(A) Shall employ … such means only as are consistent with truth;

(B) Shall not seek to mislead the judge or jury by an artifice or false statement of fact or law;

(C) Shall not intentionally misquote to a court the language of a book, statute or decision;

(D) Shall not, knowing its invalidity, cite as authority a decision that has been overruled or a statute that has been repealed or declared unconstitutional.

When the California rules are silent on a particular issue, we look to the ABA Model Rules for guidance. While not binding in California, they may provide some direction on ethical issues.


Respect for the court is also covered in the ABA Model Rules. Rule 8.2 states:

A lawyer shall not make a statement that the lawyer knows to be false or with reckless disregard as to its truth or falsity concerning the qualifications or integrity of a judge, adjudicatory officer or public legal officer, or of a candidate for election or appointment to judicial or legal office.

Rule 8.2 Comment [3] states that “[t]o maintain the fair and independent administration of justice, lawyers are encouraged to continue traditional efforts to defend judges and courts unjustly criticized.”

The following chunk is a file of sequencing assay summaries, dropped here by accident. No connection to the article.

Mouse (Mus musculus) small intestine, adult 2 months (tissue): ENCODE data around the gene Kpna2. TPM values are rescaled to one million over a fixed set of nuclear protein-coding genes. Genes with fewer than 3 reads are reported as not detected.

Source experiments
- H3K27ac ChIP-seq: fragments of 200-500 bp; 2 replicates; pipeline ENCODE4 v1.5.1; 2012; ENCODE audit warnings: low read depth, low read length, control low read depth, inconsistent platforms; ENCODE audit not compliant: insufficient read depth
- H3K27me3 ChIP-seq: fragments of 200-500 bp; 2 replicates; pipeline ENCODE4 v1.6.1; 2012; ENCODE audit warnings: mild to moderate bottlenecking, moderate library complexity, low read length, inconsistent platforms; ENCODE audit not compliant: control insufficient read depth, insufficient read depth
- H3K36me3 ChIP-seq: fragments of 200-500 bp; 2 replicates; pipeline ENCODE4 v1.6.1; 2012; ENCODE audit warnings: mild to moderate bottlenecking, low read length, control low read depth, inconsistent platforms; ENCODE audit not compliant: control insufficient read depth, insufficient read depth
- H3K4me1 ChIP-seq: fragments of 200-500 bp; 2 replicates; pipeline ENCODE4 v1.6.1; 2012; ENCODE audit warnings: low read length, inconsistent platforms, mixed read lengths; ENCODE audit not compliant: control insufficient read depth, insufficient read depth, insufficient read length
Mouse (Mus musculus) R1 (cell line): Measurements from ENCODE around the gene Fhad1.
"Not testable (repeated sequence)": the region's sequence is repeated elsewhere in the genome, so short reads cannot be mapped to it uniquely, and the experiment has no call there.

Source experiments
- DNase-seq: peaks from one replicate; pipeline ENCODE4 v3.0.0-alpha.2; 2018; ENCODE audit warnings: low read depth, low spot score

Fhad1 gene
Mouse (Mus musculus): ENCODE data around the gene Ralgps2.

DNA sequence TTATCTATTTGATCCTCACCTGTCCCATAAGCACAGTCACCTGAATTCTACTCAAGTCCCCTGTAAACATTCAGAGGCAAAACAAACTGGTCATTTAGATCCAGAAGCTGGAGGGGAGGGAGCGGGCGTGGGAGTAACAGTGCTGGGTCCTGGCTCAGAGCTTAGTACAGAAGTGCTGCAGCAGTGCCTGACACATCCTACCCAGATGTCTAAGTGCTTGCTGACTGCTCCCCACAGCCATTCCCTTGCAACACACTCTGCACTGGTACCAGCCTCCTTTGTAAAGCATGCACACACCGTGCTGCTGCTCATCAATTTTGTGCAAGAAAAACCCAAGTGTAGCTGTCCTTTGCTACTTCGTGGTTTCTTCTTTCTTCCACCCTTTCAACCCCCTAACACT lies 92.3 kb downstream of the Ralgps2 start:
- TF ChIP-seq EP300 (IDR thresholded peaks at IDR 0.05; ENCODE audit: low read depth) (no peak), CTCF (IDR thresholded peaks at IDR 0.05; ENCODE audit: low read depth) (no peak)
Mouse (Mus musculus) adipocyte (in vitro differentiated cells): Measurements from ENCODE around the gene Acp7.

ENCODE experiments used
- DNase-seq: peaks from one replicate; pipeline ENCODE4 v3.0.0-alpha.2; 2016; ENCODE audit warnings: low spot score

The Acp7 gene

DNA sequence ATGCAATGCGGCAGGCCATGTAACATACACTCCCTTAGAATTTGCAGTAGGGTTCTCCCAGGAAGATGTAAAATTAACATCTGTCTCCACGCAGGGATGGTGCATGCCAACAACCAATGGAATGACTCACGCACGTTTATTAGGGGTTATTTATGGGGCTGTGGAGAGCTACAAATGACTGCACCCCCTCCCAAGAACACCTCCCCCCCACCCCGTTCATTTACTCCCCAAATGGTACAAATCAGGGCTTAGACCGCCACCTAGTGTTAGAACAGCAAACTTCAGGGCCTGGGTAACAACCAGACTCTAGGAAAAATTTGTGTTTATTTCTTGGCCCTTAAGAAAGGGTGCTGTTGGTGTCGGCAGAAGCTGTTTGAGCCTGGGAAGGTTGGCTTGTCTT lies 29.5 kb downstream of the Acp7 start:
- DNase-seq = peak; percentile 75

This rule states that a lawyer shall not (d) engage in conduct intended to disrupt a tribunal.

Rule 3.5 Comment [4] states that a lawyer’s function is to provide “evidence and argument” so that a case may be legally decided. The Comment goes on to state that “[r]efraining from abusive or obstreperous conduct is a corollary of the advocate’s right to speak on behalf of litigants. A lawyer may stand firm against abuse by a judge but should avoid reciprocation; the judge’s default is no justification for similar dereliction by an advocate. An advocate can present the cause, protect the record for subsequent review and preserve professional integrity by patient firmness no less effectively than by belligerence or theatrics.”